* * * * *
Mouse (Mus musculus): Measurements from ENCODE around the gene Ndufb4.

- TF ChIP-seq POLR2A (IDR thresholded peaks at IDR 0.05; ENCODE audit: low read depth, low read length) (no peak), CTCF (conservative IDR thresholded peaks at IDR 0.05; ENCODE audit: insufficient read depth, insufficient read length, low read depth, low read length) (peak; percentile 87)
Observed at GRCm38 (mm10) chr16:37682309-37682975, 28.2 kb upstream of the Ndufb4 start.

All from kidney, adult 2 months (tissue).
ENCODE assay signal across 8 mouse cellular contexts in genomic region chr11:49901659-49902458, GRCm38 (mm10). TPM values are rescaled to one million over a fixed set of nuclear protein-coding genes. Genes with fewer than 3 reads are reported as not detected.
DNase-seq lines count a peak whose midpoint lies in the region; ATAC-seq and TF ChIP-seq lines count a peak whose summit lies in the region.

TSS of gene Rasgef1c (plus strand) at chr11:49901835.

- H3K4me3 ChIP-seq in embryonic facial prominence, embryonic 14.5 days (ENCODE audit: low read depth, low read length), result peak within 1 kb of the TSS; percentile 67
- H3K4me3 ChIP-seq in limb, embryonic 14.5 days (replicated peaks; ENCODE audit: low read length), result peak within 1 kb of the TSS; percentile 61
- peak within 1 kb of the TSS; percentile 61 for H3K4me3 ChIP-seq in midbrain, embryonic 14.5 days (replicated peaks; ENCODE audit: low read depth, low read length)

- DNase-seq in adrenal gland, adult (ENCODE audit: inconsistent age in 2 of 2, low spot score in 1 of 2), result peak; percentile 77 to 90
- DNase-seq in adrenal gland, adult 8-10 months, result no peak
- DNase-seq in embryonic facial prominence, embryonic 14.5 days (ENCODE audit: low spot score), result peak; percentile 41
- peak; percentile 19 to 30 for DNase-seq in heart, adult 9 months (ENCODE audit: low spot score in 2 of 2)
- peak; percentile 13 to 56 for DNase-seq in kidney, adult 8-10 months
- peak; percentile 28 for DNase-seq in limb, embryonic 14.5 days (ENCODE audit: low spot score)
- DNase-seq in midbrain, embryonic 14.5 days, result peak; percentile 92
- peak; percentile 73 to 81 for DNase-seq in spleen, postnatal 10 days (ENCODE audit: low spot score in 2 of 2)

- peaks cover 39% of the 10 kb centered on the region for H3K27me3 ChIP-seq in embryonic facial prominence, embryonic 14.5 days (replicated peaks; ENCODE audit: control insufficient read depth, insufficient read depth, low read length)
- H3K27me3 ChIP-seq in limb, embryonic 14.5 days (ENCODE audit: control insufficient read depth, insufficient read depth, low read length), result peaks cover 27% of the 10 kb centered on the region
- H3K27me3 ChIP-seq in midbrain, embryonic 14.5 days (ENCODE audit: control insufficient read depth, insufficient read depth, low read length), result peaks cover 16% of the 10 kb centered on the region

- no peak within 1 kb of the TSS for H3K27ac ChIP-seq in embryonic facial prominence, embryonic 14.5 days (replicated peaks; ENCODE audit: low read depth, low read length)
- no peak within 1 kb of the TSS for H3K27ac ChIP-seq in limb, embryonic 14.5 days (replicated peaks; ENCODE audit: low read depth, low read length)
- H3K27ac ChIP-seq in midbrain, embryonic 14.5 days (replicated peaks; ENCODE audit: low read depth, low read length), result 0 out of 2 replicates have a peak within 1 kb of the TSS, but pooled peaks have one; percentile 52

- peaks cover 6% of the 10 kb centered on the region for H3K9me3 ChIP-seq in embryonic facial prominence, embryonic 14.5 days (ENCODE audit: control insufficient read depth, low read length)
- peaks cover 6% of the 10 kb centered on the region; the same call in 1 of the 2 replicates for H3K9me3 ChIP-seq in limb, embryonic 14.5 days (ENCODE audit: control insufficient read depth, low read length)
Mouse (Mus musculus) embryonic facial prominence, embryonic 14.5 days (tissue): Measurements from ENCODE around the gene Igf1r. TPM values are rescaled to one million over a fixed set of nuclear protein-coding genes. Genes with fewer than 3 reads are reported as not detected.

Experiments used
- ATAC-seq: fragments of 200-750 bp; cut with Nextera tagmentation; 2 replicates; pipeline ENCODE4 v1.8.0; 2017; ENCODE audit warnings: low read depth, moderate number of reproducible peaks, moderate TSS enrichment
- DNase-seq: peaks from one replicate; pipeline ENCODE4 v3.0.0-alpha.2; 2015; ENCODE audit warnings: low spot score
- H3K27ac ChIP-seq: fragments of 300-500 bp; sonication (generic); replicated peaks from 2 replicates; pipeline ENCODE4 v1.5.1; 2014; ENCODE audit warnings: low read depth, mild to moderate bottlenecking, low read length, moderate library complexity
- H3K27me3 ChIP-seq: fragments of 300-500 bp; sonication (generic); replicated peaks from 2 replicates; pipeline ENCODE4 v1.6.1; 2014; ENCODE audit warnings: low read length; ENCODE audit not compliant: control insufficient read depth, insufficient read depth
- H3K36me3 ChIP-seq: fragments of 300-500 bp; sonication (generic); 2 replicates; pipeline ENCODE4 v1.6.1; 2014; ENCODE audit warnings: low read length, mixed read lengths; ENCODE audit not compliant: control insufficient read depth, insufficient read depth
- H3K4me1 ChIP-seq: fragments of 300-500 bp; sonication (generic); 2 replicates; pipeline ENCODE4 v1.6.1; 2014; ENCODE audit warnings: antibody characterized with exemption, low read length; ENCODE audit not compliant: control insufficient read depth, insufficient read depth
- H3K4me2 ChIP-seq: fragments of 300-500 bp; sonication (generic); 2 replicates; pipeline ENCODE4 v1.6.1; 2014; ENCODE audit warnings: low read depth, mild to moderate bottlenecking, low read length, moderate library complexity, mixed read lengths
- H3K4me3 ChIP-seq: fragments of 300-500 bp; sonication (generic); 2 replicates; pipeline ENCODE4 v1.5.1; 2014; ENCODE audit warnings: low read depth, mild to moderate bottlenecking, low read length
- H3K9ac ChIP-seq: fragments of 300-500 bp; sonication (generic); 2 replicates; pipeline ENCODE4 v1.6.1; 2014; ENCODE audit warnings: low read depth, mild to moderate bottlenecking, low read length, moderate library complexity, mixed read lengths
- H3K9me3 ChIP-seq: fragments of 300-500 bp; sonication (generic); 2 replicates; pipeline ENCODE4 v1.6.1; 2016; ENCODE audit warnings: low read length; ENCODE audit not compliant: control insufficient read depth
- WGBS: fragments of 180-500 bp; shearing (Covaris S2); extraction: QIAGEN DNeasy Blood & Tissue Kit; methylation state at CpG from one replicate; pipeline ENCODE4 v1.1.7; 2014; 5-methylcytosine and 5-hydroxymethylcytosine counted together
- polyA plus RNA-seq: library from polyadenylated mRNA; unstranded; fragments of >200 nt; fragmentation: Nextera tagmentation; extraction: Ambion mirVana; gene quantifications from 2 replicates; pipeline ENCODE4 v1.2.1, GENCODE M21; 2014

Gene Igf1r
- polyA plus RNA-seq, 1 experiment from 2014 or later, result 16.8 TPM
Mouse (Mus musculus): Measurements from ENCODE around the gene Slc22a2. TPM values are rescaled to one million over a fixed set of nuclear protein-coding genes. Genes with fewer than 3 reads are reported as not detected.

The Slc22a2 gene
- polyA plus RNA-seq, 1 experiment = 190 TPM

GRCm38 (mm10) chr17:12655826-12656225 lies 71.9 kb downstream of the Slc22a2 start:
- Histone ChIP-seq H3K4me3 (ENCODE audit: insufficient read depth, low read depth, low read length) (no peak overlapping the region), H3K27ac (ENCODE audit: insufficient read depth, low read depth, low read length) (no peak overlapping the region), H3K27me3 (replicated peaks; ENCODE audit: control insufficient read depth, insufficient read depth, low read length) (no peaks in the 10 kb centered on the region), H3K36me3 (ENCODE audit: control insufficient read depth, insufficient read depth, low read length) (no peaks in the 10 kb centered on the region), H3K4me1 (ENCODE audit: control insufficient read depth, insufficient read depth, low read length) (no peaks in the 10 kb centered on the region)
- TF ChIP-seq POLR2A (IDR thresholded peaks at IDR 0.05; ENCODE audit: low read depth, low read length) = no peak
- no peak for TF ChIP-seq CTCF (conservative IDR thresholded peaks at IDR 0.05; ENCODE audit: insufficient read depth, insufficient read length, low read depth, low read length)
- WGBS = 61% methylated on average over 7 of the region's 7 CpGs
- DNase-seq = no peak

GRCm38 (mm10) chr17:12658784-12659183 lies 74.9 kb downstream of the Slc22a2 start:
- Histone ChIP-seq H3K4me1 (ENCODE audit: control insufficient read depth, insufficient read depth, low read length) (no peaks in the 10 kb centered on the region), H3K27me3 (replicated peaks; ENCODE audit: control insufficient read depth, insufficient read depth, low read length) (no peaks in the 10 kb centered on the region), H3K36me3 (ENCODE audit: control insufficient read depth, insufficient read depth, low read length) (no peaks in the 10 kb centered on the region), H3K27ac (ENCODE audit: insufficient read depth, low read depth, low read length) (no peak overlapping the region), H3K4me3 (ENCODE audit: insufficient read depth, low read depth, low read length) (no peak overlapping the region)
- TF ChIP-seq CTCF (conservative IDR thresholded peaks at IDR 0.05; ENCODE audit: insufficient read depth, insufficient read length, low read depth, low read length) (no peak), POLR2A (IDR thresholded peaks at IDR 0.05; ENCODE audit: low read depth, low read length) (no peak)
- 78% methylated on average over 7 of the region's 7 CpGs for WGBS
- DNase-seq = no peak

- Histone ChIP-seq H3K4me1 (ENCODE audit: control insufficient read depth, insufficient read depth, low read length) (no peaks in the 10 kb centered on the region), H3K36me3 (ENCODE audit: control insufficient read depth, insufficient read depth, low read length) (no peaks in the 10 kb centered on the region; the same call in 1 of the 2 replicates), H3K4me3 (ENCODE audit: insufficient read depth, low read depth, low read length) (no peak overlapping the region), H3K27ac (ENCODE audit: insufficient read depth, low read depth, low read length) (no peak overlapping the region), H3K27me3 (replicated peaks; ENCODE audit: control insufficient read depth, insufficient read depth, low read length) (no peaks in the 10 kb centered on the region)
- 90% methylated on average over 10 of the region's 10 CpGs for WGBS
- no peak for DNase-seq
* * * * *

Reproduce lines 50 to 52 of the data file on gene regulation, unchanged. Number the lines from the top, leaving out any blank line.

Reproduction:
- WGBS = 61% methylated on average over 7 of the region's 7 CpGs
- DNase-seq = no peak

GRCm38 (mm10) chr17:12658784-12659183 lies 74.9 kb downstream of the Slc22a2 start: